According to the activist, the death of Franco was really felt in the community, but instead of fear, it brought unity. “The death of Marielle was a massive shock, for Maré, for everyone. I think the penny dropped that Marielle represented not only the favela but also black people, the poor, the streets, she was an accessible person, she was in all the spaces. You arrived at an event that you thought nobody was going to attend and Marielle was there. She was not like a myth, she was Marielle, she was for the people, she called people by name. People may not believe me because I’ve known her since the beginning, but people that met her recently say the same thing, that she always treated people the same way, she was about action, she would give her personal telephone number if she was interested in the cause. In my opinion, it was a moment of desire for change, because in Maré there is a lot of conflict between the institutions and collectives that exist there. I felt that since her murder, people seem more united, they are knocking down walls and building bridges where people can talk and reach a point of convergence. We have to change this system that oppresses us and was built to ensure we lose. The police have a fundamental role in this oppression. They are not inefficient, they are efficient in what they do, they do not misfire, they aim directly, they don’t care at all. So we as the conscious media have to speak about what Marielle came to do, because she did not just come for the ride, no. It is a narrative dispute, because Marielle’s narrative is being disputed by various parts of society, including the reactionaries that are using the death of Marielle and Anderson to legitimize this intervention, and we need to counter this.”
Rodrigo Luther King
At 28, Rodrigo Luther King is a trans man and resident of the São Carlos favela, in the center of Rio. He began his activism in the LGBT movement two years ago, when he started taking hormones and got to know Casa Nem, where he also got to know Marielle Franco: “It was a space where I felt like I belonged. It is a shelter for people in vulnerable situations and living on the street. I lived there for a month, I learned, I grew, because inside the favela we do not get as much information. There I learned to stand up for myself and to fight for my rights, and now I have and I can pass this on in a clear way to my brothers, in a way that means people from my surroundings in São Carlos can understand me, embark forward from these ideas, and learn to stand up for themselves as well, seeing what their rights are and fighting for them.
“What happened to my sister Marielle can happen to any of us, even more because we are black. When we talk about minorities, we talk about people who are excluded from society, this circus that they have built. So it is very important for us to have a representative like Marielle was. She was not only having an impact by being a city councillor, but by representing exactly this excluded minority. She is not the first person to try to do good for the people who has ended up this way. It was very clear that it was an execution, that it was to show who gives the orders and who takes them. Who she was and what she represented shocked a lot of people, someone who confronted the powerful in favor of the people, in a Brazil that we had already lost hope of being. But Marielle lit up and continues to light up this hope even today, that we can have a true democracy with freedom for people to be what they want to be.”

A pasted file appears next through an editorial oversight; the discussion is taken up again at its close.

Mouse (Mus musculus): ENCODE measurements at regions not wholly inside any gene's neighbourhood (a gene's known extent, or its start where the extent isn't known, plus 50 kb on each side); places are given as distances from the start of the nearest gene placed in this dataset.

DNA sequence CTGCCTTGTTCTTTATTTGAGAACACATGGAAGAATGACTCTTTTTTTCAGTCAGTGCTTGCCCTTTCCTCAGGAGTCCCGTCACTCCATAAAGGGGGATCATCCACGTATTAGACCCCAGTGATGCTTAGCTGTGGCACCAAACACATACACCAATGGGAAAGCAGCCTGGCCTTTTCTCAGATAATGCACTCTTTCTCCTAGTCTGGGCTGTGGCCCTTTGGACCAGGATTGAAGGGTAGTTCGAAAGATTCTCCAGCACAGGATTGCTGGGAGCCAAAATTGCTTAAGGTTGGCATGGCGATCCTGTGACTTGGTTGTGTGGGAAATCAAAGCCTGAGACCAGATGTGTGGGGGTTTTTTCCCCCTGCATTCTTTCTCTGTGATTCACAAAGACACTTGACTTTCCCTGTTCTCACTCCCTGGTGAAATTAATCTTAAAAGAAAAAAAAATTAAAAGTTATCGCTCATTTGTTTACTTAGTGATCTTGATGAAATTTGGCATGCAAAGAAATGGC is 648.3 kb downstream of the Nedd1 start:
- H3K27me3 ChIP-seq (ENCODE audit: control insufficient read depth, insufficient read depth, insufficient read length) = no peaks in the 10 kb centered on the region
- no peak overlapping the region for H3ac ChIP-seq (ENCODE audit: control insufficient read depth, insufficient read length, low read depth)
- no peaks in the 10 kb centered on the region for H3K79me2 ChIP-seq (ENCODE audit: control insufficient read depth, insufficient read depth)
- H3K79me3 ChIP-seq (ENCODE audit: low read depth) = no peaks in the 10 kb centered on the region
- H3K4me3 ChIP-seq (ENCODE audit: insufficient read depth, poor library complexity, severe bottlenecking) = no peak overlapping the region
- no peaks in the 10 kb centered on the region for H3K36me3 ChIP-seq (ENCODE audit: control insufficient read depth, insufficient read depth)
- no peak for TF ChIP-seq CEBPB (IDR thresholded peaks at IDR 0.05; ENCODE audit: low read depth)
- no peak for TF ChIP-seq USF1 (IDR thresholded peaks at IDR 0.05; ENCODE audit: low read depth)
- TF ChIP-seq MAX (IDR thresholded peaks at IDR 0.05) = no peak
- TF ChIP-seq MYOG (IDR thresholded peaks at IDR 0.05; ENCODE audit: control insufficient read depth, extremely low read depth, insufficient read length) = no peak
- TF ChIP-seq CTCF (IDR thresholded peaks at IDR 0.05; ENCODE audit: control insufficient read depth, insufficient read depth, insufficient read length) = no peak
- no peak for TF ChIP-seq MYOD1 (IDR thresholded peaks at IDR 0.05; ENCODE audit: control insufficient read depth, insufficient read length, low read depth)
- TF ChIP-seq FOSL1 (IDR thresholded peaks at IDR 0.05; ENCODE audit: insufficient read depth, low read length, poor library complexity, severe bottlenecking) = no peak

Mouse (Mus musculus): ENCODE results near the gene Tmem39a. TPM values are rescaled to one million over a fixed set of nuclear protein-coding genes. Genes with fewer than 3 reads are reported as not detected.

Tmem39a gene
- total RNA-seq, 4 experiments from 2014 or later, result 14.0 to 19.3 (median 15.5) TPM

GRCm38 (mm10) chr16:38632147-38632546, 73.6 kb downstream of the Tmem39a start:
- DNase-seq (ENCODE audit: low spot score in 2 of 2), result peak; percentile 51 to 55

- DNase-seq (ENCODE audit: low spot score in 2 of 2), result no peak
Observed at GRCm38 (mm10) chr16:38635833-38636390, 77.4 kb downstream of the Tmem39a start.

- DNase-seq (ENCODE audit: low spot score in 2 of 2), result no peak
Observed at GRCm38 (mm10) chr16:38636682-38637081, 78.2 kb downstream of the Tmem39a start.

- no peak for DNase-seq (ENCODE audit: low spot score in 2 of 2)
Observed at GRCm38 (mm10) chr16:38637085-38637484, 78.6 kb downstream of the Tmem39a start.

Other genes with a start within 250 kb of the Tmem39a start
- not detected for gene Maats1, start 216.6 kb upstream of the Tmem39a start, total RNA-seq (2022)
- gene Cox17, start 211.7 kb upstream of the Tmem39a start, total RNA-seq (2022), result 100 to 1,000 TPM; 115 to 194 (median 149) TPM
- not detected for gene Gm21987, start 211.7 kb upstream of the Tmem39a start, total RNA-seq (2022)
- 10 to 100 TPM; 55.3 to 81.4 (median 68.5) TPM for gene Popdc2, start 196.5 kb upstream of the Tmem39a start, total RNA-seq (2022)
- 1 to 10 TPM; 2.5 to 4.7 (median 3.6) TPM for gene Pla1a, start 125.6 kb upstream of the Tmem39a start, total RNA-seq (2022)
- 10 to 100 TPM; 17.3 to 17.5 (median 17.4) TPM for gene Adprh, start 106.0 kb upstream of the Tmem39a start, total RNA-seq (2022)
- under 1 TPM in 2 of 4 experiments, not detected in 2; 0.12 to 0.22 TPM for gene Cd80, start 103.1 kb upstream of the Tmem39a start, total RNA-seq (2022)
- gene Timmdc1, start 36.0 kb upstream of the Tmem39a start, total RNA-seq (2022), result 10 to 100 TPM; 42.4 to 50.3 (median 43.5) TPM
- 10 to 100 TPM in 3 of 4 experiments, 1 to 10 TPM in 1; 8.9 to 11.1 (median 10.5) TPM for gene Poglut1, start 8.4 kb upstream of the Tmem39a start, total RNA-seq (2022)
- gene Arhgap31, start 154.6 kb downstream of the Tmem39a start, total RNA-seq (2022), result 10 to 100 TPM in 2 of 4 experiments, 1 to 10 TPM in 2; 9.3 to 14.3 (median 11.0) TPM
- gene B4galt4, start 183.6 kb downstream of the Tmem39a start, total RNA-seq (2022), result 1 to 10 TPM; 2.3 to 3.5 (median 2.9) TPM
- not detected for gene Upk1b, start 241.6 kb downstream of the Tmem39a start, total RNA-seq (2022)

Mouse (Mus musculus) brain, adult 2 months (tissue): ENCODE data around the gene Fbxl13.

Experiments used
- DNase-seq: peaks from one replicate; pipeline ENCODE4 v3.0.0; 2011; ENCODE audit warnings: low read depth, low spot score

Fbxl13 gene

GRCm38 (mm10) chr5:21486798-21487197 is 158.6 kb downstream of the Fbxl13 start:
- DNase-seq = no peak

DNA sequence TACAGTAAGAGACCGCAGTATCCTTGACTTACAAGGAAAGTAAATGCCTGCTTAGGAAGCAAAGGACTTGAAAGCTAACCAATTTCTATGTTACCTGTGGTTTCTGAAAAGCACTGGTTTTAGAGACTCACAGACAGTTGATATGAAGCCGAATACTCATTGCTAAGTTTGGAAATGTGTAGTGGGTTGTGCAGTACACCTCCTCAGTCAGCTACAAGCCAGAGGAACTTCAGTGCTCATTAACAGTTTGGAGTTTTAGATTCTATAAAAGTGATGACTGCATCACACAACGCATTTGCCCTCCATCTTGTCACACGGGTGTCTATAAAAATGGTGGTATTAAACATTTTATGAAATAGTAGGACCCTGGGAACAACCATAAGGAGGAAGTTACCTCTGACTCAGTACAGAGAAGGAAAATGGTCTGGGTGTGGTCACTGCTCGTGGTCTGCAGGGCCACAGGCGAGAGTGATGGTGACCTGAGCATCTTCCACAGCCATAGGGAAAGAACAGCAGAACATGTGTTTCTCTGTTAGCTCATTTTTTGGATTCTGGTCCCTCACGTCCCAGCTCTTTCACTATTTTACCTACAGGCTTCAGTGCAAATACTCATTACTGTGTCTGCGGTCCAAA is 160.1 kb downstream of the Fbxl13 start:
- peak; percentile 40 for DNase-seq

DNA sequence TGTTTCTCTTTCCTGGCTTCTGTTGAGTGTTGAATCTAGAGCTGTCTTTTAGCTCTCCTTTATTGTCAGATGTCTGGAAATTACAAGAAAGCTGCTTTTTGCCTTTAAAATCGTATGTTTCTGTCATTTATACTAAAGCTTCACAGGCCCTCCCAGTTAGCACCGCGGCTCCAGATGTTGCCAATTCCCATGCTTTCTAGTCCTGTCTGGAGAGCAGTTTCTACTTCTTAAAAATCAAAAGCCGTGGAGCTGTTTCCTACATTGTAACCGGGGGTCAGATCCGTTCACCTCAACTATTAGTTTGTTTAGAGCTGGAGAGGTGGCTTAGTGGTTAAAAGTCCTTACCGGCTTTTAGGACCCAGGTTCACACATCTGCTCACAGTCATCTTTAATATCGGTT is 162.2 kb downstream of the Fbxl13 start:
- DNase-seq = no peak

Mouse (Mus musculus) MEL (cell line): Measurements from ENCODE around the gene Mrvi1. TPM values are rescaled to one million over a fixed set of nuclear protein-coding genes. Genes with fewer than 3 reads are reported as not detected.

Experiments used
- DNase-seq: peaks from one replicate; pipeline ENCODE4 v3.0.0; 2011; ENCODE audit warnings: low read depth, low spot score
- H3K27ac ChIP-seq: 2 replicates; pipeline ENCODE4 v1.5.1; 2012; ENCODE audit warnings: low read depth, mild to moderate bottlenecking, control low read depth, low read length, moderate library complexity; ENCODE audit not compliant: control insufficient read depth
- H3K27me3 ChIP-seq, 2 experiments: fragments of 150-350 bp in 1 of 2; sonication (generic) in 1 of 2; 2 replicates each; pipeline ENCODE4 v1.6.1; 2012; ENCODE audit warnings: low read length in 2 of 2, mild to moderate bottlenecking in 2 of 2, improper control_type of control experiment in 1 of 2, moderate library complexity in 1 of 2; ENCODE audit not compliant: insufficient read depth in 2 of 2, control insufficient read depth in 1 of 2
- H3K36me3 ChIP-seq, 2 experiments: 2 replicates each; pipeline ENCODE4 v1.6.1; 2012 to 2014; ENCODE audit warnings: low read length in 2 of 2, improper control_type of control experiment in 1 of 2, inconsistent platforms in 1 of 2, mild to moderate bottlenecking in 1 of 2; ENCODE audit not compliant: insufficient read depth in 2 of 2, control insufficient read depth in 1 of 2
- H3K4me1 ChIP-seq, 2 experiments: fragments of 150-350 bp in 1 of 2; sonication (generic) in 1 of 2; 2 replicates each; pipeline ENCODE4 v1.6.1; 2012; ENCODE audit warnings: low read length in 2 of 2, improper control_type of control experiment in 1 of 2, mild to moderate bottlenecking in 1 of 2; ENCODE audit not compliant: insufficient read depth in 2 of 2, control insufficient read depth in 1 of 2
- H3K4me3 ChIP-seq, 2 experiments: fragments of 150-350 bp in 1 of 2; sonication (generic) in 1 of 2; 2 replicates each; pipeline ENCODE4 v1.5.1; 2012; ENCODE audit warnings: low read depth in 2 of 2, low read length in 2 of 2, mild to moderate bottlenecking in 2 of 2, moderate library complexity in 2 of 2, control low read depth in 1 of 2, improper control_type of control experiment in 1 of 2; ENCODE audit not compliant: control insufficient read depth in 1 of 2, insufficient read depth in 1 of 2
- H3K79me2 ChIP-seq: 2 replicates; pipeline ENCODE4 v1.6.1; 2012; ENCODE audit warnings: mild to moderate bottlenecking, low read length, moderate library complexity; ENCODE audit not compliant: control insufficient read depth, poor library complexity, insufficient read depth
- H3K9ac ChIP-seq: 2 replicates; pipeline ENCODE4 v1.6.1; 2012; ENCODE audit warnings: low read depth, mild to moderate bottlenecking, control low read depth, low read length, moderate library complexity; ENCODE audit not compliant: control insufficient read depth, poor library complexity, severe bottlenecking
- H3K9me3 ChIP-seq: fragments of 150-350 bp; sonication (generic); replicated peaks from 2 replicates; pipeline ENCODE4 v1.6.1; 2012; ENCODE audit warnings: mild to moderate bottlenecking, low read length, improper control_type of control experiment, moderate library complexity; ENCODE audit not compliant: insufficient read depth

“What happened to her only makes us stronger. She was a warrior, a woman who went until the end with her ideas, who was not corrupted… [Her death] triggered something. Enough is enough, either we keep quiet and stay in the same position or we fight like she fought.” – Rodrigo Luther King
“I am a trans man, I know the struggle I went through to be here today. People from São Carlos had already heard of Marielle and her proposals, she was a woman that was well-liked, someone in whom we could really see hope and today that still continues. What happened to her only makes us stronger. She was a warrior, a woman who went until the end with her ideas, who was not corrupted, so in the favela we heard what she had to say and her proposals, her campaign. On Thursday there was a demonstration and the favela descended the hill to join: it triggered something, enough is enough, either we keep quiet and stay in the same position or we fight like she fought. Because if today the favela is united here in Cinelândia claiming our rights it’s because she was and we are now too. The gunshots did not only hit her, they hit us as well, because she was a black woman, from a favela, who fought and stood up for her ideas. What she suffered on her skin, we also suffer. It is the question of being held hostage in your own home, in the case of the favela, and being held hostage in the street by those who should be protecting you. It’s difficult, so at some point in time the favela needs to descend from the hill and this is our time. Because they think they killed our hope but they didn’t. Marielle is still alive and left a legacy, as well as many other people. It’s difficult to say this, but now we can’t go back, because keeping quiet is not an alternative, it’s onwards forever. The illusion is over.”